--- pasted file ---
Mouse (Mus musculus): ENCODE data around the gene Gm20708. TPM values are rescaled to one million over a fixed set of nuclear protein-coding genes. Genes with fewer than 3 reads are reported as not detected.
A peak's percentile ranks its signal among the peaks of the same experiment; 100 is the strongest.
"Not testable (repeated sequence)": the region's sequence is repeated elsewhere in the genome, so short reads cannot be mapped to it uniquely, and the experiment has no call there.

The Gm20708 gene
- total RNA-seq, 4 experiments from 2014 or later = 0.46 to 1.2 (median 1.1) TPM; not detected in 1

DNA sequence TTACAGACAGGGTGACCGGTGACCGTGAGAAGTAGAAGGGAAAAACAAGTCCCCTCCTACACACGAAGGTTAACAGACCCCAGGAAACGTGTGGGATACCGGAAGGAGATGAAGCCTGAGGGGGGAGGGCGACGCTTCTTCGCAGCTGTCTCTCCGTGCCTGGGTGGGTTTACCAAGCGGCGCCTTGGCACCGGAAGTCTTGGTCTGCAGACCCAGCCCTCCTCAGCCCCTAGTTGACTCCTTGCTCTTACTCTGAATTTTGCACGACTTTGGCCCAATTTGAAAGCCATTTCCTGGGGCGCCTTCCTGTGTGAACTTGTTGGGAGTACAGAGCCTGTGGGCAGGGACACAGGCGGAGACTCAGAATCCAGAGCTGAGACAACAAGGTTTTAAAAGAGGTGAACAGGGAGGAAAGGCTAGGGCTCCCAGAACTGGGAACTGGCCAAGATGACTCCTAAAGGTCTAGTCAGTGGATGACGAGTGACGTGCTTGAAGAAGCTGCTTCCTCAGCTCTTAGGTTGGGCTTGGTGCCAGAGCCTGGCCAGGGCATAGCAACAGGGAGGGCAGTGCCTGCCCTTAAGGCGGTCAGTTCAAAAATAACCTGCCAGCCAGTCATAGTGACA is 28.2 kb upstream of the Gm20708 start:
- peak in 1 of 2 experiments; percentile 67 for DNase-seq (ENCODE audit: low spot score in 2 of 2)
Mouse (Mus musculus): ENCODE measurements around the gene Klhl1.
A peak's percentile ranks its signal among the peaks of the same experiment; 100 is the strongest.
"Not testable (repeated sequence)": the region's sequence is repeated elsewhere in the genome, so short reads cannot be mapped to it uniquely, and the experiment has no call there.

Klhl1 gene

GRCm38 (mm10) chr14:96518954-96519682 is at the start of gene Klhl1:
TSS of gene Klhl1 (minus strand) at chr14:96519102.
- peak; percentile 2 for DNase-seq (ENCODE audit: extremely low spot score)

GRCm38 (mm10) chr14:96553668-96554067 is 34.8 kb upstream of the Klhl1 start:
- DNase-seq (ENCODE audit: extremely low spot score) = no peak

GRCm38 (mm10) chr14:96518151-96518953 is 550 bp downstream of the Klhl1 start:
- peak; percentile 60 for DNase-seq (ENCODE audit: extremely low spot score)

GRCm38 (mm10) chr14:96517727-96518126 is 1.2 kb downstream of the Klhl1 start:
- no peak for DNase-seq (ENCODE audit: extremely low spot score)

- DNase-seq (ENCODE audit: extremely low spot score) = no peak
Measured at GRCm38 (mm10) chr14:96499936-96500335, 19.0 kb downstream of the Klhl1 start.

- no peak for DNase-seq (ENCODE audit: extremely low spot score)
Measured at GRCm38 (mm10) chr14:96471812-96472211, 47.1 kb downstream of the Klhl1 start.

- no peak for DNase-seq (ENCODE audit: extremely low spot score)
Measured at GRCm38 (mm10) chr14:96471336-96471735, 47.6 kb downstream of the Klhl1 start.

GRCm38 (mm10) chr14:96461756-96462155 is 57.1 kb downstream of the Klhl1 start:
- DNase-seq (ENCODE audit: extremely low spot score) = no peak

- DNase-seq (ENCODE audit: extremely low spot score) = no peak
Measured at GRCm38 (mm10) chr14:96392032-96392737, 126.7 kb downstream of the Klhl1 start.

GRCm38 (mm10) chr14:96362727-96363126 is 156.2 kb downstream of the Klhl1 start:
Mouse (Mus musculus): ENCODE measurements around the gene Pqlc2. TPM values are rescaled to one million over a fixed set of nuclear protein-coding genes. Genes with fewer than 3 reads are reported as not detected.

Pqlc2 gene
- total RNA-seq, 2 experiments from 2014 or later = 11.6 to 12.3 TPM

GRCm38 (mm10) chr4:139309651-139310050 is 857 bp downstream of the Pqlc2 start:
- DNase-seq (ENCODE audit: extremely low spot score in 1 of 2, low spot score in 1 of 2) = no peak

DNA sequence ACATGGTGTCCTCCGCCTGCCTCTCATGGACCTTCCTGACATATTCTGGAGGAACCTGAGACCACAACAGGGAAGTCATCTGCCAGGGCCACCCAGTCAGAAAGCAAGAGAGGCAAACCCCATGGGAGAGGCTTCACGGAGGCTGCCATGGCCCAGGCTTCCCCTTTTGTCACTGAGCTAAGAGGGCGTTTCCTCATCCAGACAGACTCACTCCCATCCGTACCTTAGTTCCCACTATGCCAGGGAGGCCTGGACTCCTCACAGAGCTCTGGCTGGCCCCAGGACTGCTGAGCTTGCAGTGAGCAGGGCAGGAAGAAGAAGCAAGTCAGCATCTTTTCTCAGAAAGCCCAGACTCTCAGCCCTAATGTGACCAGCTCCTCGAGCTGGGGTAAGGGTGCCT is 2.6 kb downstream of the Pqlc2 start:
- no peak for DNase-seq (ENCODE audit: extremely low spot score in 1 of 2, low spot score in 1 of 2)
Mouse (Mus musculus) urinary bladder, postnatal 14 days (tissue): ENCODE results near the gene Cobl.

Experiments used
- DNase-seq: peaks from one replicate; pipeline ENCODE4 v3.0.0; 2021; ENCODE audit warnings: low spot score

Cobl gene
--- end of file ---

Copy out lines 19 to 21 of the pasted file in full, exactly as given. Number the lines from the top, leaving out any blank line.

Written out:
GRCm38 (mm10) chr14:96517727-96518126 is 1.2 kb downstream of the Klhl1 start:
- no peak for DNase-seq (ENCODE audit: extremely low spot score)

- DNase-seq (ENCODE audit: extremely low spot score) = no peak